Wall Street skidded lower Tuesday as downbeat news from JPMorgan Chase & Co. and other financial companies lifted the market’s anxiety about the continuing impact of the credit crisis on the economy. The Dow Jones industrials fell nearly 140 points.
The latest reminder of continuing troubles for banks and brokerages came when JPMorgan said late Monday it has incurred wider losses in its mortgage holdings so far in the third quarter than in the second quarter. The nation’s second-largest bank by assets said in a regulatory filing it lost $1.5 billion, after hedges, in its mortgage-backed securities and loans this quarter, compared to $1.1 billion in the second three months of 2008.
The losses were proof to investors that the financial sector’s problems appear to be nowhere near a resolution.
Meanwhile, Goldman Sachs Group Inc. fell after several analysts lowered their ratings and earnings estimates for the investment bank. And UBS AG, Switzerland’s largest bank, reported further losses and write-downs of $5.1 billion during the second quarter.
The market’s losses were mitigated for part of the session by a drop in the price of oil — an illustration of the ongoing push-and-pull on Wall Street between oil prices and any news about financials. The erratic trading has led to a series of triple-digit moves up and down in the Dow in the past few weeks, including Tuesday’s drop.
Oil trading was buffeted Tuesday by several factors: differing views on whether global demand is falling or rising, and word from BP PLC that it had shut down an oil pipeline that runs through Georgia as a precautionary measure due to the fighting between Georgian and Russian troops. Light, sweet crude settled down $1.44 at $113.01 a barrel on the New York Mercantile Exchange.
The price of crude has fallen more than $30 from its July 11 high of $147.27, easing concerns on Wall Street about inflation — but on Tuesday, the anxiety over the financial sector overwhelmed any relief about oil prices.
“Some of the big bellwether financial-services companies are precipitating the correction that we’re seeing,” said Phil Orlando, chief equity market strategist at Federated Investors of Tuesday’s retreat by stocks. Still, he said the run-up in stocks since oil began falling last month has made occasional retrenchments not unexpected.
The Dow fell 139.88, or 1.19 percent, to 11,642.47.
Broader stock indicators also declined. The Standard & Poor’s 500 index fell 15.73, or 1.21 percent, to 1,289.59, and the Nasdaq composite index fell 9.34, or 0.38 percent, to 2,430.61.
Bond prices rose as stocks fell and investors, once again uneasy about the financial sector, when back in search of safer investments. The yield on the benchmark 10-year Treasury note, which moves opposite its price, fell to 3.91 percent from 4.00 percent late Monday.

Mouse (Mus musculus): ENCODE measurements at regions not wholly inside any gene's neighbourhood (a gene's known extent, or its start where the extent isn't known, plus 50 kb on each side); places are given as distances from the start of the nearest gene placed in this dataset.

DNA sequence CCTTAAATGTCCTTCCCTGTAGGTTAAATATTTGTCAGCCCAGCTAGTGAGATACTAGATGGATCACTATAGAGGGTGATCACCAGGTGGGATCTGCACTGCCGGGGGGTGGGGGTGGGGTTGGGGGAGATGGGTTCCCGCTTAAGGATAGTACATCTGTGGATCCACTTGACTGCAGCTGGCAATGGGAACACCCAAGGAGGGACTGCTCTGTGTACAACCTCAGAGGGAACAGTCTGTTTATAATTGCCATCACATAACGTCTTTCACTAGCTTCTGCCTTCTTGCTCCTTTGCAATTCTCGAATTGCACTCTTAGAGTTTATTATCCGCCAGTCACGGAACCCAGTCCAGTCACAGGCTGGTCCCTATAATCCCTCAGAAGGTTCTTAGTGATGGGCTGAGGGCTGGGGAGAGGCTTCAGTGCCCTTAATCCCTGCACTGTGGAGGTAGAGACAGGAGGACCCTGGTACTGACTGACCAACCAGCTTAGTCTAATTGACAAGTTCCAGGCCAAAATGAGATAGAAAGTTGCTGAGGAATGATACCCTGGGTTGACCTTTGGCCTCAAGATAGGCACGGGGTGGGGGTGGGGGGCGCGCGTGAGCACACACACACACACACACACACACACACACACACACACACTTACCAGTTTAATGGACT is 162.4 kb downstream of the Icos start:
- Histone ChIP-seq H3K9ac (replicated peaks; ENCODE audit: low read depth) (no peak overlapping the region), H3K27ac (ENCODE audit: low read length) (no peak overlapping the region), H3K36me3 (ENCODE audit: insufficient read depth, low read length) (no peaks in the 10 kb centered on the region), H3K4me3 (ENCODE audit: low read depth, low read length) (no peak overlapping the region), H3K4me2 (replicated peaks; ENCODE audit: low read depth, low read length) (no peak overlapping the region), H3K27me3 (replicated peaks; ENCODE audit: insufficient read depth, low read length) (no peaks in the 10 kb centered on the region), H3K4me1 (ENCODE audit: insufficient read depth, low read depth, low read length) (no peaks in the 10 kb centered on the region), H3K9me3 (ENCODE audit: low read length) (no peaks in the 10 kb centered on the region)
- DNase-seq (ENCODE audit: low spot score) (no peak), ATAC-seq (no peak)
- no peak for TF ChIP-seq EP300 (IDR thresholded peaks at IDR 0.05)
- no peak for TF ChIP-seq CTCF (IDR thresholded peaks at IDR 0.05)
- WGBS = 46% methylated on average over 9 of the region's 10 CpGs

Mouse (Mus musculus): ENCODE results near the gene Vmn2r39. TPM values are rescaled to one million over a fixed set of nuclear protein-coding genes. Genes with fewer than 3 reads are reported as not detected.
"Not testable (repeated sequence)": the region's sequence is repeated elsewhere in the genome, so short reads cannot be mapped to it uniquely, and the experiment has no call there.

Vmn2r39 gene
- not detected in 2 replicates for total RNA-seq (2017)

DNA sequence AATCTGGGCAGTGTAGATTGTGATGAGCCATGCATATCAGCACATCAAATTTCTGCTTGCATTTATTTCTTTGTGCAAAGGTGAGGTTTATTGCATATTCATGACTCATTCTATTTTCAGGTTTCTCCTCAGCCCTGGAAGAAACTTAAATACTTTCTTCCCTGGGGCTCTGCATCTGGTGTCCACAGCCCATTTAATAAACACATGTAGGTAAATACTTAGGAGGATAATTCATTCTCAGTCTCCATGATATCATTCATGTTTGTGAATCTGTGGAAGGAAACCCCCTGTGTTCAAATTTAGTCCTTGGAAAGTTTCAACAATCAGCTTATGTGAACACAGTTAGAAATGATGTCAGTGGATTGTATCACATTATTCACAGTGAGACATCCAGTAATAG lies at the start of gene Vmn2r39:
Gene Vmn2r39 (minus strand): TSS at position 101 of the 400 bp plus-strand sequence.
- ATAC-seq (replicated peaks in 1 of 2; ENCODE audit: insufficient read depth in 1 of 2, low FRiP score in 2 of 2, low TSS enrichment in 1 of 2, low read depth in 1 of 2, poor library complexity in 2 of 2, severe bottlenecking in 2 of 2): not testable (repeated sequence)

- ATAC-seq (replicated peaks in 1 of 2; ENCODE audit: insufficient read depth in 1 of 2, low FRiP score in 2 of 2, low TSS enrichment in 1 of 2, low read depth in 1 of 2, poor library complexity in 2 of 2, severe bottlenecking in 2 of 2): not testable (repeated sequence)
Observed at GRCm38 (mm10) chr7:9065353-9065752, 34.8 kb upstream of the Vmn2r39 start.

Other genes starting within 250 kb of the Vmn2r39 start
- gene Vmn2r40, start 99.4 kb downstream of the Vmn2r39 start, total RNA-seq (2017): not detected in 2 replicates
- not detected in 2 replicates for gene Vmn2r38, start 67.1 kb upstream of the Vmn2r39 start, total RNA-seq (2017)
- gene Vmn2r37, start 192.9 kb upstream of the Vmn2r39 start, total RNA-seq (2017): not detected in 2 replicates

The dollar was higher against most other major currencies, while gold prices fell.
A Commerce Department report showed the nation’s trade deficit shrank in June, rather than growing as expected. The trade imbalance dropped 4.1 percent to $56.8 billion in June from a revised May deficit of $59.2 billion, as exports rose to an all-time high. It was the smallest deficit in three months and was better than the $61.5 billion Wall Street expected.
Ryan Detrick, senior technical strategist at Schaeffer’s Investment Research, said any good news of the day was simply overshadowed by the latest concerns about the financial services sector. Banks and brokerages have taken more than $300 billion of write-downs since the credit crisis began last year.
“The financial worries have just crept back in,” Detrick said. “But, given the rally we had last week, we’re still holding on if you look at the big picture. We were due for some kind of a break.”
The Dow had gained 350 points over the previous two sessions.
JPMorgan fell $3.90, or 9.3 percent, to $37.99. The stock plunged in late trading after Ladenburg Thalman analyst Richard X. Bove lowered his earnings estimates for the year.
Goldman Sachs declined $11.21, or 6.3 percent, to $166.79 after the analyst downgrades of some of its ratings.
Wachovia Corp. fell $2.17, or 11.9 percent, to $16.04 after it announced plans to cut 600 more jobs than it previously expected as it tries to slash costs because of losses on mortgage debt. The bank also said in a quarterly regulatory filing that it has recorded an additional $500 million in legal reserves related to its settlement discussions with regulators concerning the sale of auction-rate securities.
UBS fell $1.34, or 6.2 percent, to $20.35. The company also said it will separate its divisions such as private banking and investment banking to bolster investor confidence.
Declining issues outnumbered advancers by about 2 to 1 on the New York Stock Exchange, where volume came to 957.3 million shares.
The Russell 2000 index of smaller companies fell 6.12, or 0.81 percent, to 744.94.
Overseas, Japan’s Nikkei stock average fell 0.95 percent. Britain’s FTSE 100 fell 0.13 percent, Germany’s DAX index declined 0.36 percent and France’s CAC-40 fell 0.44 percent.